In other words, there have been two strains to Islam: one of the rigid canon of the Quran and Hadees, and the other of mystics, sufis and saints. It is the latter strain which proved more productive for the Indian Muslims.
My first memories of theatre go back to my elder brother playing the female lead in Hafiz Abdullah?s Parsi Theatre play Mohabbat Ka Phool at the Raipur Kali Bari theatre during Durga Puja. In those days travelling threatre companies sometimes carrying the big top used to go round. With the advent of silent cinema, some managers switched over to the new medium, keeping the same mode of travel. And when talkies came to be made, most of these Parsi Theatre actors and actresses took to films. The theatrical companies were broken up. And now we found Master Nisar and Miss Kajjan, both famous for their leading roles in the Parsi Theatre play Shirin Farhad and Laila Majnoon playing the same roles in films made on the same plays.
Performers had to be singers too in those days and both these stars were very good singers. In later years however Master Nisar fell on hard times and was heard to have died in penury in the sixties. This was the general lot of film stars those days. They lived in glamour and luxury when young and wanted. Once out of demand they were totally neglected. There were no guilds or artists unions. One particular tragic end was that of the glamorous star Shanta Apte, a glorious classical singer in her own right, who used to give concerts and also sing for the radio till the forties. So both Master Nisar and Shanta Apte had very successful careers and sad deaths. Our secularism remained undiscriminating in the rise and fall of each.
For the revival of theatre in the 19th century, credit goes to Amanat. It was his Inder Sabha written and produced in 1856 that sowed the first seeds of threatre in India after a gap of several centuries. It is said to have been first produced at the court of Wajid Ali Shah in Lucknow, who was himself a poet, composer, creator of Kathak and an innovator in Raas Leela. In fact, Amanat?s musical play written in poetry was inspired by the Raas Leela enacted regularly at Wajid Ali?s court.
His Inder Sabha was later imitated and re-written by Madari Lal but was never excelled. In fact, all Parsi Theatre companies always had Inder Sabha in their repertoire, usually of Amanat. Whenever they saw that they were losing heavily on other plays, thewould bring forth Inder Sabha, which then would bring back to their coffers all the might have lost on previous shows. Thus many companies would usually save themselves from going bankrupt.
A whole batch of young Muslim playwrights cropped up around Parsi Theatre companies in those early years of the revival of our theatre, which was particularly influenced by the French opera. Though they also carried in them what they at that time understood of Bharat Muni?s Sanskrit theatre traditions as laid down in his treatise the Natya Shastra.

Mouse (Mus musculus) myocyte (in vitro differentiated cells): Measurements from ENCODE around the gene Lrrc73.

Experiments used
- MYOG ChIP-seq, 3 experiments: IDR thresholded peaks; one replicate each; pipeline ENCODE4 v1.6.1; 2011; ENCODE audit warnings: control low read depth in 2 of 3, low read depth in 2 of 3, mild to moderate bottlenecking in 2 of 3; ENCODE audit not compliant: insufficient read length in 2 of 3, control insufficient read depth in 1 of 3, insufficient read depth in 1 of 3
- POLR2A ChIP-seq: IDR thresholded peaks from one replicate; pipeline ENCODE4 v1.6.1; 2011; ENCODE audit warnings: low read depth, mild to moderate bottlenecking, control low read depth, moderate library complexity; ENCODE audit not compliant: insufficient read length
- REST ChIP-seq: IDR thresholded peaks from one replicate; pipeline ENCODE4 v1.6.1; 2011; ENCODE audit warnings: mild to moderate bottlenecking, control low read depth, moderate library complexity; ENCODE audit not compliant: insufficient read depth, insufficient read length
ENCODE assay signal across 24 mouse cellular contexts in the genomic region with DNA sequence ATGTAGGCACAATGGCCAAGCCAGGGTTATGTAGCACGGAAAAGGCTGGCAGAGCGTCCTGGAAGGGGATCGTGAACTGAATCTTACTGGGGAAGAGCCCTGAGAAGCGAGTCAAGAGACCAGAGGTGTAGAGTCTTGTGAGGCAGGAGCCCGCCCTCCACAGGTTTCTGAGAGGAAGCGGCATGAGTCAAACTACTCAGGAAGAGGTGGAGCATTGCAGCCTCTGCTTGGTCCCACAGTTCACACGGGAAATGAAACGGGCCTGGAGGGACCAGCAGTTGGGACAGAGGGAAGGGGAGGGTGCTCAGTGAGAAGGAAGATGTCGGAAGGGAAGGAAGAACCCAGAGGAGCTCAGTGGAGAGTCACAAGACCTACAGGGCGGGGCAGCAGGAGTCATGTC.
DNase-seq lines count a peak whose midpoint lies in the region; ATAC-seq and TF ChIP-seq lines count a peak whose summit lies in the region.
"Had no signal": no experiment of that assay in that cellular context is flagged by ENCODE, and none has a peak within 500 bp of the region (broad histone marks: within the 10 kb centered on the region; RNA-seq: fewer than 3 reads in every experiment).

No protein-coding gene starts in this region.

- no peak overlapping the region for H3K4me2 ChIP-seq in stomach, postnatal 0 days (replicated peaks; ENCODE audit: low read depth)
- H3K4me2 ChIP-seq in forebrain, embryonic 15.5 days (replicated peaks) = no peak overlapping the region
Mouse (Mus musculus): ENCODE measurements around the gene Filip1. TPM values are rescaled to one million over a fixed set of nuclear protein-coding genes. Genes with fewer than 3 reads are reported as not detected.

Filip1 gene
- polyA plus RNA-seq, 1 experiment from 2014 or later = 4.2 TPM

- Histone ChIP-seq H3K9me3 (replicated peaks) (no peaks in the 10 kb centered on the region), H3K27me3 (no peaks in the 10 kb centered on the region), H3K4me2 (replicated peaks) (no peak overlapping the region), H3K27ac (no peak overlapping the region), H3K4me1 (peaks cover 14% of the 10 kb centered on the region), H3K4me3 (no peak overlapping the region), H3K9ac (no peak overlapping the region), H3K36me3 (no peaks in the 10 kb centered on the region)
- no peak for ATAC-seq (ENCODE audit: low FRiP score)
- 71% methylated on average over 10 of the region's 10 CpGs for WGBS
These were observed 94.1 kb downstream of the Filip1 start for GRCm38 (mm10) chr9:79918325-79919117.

Raunaque, Betab, Ruswa, Hafiz Abdullah Talib, Hubab, Zareef, Aaram, Khurshid, and many others were turning out successful plays often based on Puranic tales and the two epics Ramayana and Mahabharata. But the crown of Parsi Theatre playwriting went to Agha Hashar Kashmiri who wrote ceaselessly, masterfully and most successfully. His range touched Firdausi?s Persian epic the Shahnama in his Rustom-o-Sohrab at one end and Hindu religious legends such as Bilwa Mangal depicting the life of Surdas at the other. In between he wrote secular plays such as Aankh ka Nasha, a melodrama denouncing the vice of drinking; blood and thunder dramas evoking Muslim nostalgia for the virtues of Arabs as in Mashriqui Hoor, adventure plays such as Silver King, with a hero who has a double; and romances such as Yehudi ki Larki.
Quite a few of those stories were taken up by the new cinema, Silver King for instance. New Theatres of Calcutta made Bhakt Surdas and also Yehudi ki Larki. Nawab, a theatrical actor of great power, played the role of the old Jew in the latter for which, though in his early thirties, he got all his teeth knocked off. Some early talkie films were unintentionally amusing. In one film, for instance, Mukhtar Begum sat with all her bulk, face front, in a mid-shot, static, and sang a classical song as long as perhaps 20 minutes that appeared to be an infinity, and yet it was an edifying experience.
To those years also belong the beautiful songs of New Theatres which transcend generations and haunt us all to this day. This is not merely due to the golden voices of singers and the excellent music of composers of those days. The credit also goes in no mean measure to the remarkable lyrics written for them by Arzoo Lucknawi, an eminent Urdu poet in his own right. To cite but one example, recall Balam Aye Baso Morey Man Mein (My beloved dwells in my heart) in the film classic Devdas. All those artists working in perfect co-ordination made appreciable contribution to the development of Indian cinematic art.
Likewise, the twosome Fateh Lal and Damle associated with all the masterpieces of Prabhat Movietone of those days provides a most remarkable example of Hindu Muslim co-operation in performing arts. The two names were inseparable. The stunning sets in classic such as Ram Shastri, Sant Tukaram, Amar Jyoti, Jwala etc. were conceived and constructed by Fateh Lal, a most imaginative Muslim artist, while Damle looked after the sound. Recall the throne in Ram Shastri and the protagonist?s ancestors coming out of that throne, so masterfully filmed by V. Shantaram. That was Fateh Lal?s idea, as related by Jagirdar in his autobiography Sandha Kaal. It was again Fateh Lal, according to Jagirdar, who suggested to Shantaram to have the young Ram Shastri learn his Sanskrit lessons in Kashi after he was humiliated by the Pundits.